Rare and unusual species of Esterbrooks spotted in the wild

All you vintage Esterbrook fountain pen fans might want to take a close look at this collection. See anything unusual? These pens all belong to my friend Rob L. He has been squirreling away vintage fountain pens for as long as I’ve known him. This week, he brought his rare and unusual Esterbrooks to share with me — and as a result, with you as well!

If you’re not familiar with Esterbrooks, I’ll fill you in on what makes these so special. The first pen on the left is a lovely root beer color and is considered the early-1940s bandless $1.00 pen. What makes this one unusual is the lack of a chrome ring around the cap opening. The turquoise pen is a $1.50 super-rare cracked ice model that is difficult to find, and when you do, the auction prices get ridiculous. Rob wouldn’t tell me what he paid for it simply saying he got “a really good deal on it”. The middle pen is a early model J-series Visumaster (circa 1941 or so) which is so unique because of the striping pattern and a small clear plastic band around the grip to see your ink flow. The black pen is an early 30s V-Clip. The last pen is a hard rubber pen in the $1.00 style. According to the information I could find online, by the time the $1.00 pens were introduced, Esterbrook had switched to plastic. This one remains a bit of a mystery.

With Esterbrooks, you can easily collect the pen bodies separate from your nib preference. The nibs can easily be swapped out so that’s why I didn’t bother to show the actual nibs of these Esterbrooks. Rob squirrels away NOS Esterbrook nib units too, so as long as he finds a pen body he likes, he can put in his favorite nib unit. He kindly provided me with my 9128 flexible nib, mint in the box, so I say, “Keep squirreling those Esterbrook parts, Rob!”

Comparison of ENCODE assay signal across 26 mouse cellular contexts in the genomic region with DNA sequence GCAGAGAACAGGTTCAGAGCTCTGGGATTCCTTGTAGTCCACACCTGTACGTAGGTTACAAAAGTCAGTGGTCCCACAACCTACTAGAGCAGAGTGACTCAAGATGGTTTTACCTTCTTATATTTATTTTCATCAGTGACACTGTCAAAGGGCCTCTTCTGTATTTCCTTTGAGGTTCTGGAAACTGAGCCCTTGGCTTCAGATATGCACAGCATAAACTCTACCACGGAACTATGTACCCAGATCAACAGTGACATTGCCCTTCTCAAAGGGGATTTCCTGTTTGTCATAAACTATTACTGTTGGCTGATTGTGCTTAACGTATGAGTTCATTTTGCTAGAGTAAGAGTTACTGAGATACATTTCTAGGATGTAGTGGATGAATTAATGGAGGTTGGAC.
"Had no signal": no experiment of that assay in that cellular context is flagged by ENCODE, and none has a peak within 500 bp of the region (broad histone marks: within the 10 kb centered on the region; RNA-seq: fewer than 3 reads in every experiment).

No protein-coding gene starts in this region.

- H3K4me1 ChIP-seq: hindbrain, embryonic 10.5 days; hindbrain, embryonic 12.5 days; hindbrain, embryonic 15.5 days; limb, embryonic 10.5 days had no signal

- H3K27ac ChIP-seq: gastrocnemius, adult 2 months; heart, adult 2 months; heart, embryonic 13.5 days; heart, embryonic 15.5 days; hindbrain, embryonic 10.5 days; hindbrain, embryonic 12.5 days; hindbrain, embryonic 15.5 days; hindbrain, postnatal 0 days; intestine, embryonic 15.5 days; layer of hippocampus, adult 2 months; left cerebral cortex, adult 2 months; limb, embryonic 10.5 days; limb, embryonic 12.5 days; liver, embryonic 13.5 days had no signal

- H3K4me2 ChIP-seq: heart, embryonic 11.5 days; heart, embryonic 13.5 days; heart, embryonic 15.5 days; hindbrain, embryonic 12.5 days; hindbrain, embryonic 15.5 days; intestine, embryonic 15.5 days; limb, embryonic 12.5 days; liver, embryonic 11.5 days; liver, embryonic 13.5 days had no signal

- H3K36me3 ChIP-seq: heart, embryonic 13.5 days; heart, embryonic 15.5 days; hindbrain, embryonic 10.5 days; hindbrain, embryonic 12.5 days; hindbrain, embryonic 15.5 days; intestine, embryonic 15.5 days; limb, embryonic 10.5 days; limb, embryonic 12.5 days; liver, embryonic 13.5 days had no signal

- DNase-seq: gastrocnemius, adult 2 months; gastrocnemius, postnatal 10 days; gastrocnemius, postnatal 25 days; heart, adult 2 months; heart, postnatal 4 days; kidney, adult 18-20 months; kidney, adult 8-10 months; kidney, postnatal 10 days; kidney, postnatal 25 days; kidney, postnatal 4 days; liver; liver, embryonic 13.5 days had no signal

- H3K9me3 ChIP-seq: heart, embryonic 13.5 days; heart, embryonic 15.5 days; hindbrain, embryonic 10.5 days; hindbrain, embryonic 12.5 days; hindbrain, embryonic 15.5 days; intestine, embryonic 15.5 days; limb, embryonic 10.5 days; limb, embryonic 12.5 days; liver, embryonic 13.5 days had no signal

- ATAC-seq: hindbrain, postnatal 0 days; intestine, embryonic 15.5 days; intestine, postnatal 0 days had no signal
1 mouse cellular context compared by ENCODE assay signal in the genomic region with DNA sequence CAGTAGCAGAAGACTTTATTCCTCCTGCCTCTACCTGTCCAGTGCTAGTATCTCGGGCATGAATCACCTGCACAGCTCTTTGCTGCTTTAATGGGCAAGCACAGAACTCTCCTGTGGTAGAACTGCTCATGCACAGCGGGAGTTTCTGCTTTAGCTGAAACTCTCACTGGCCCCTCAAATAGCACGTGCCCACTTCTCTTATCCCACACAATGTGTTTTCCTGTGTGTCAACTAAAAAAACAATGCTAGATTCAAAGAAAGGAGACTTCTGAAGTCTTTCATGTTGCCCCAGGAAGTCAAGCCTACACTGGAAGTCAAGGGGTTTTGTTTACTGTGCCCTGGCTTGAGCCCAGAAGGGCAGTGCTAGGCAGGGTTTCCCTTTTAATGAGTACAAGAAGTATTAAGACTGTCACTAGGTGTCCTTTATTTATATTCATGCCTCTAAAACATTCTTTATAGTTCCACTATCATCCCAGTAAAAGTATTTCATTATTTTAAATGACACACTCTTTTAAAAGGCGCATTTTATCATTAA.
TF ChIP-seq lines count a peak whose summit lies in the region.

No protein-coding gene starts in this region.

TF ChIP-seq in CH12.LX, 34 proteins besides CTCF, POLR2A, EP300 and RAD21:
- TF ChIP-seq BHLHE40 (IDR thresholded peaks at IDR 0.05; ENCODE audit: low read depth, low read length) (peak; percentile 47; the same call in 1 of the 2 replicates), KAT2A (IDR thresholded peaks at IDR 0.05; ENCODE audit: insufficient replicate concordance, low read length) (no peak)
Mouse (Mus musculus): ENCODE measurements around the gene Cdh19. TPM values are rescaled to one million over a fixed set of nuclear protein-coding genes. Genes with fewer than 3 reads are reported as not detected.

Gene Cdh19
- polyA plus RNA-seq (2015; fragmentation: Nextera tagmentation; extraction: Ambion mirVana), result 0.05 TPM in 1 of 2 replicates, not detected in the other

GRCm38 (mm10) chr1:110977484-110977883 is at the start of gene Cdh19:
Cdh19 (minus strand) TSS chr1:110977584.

Esterbrook Nib Chart Esterbrook Ad

If you’ve seen my Esterbrook collection, you’ll know that I have mostly J-Series Transitionals and Double Jewels which date from the 1940s to the early 50s so seeing Rob’s rare vintage gems was quite a treat. Sadly, he made me give them back.

Esterbrook Ad #2

(shoutout to Esterbrook.net for all the handy information, and to Rick Conner’s Penspotters, Anderson Pens and Ward-o-Matic for the vintage ads!)

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  1. I love my Esterbrooks. They are both the SJ dollar series pens; am considering an icicle next time. I keep buying/watching the same seller on eBay because I like his restorations.

  2. The hard rubber esterbrook shown in the picture above is the earliest version, ca. 1934. Esterbrook made these as late as 1938 (based on clip design), but also made early V clips in hard rubber as well (very hard to find!). So, they had both plastic AND hard rubber pens at the same time for this six year span from 1932-1938. Interestingly enough, I have never seen a black plastic pen with the early 1934 clip, but have seen plastic and hard rubber in all the other clip variations during this period.

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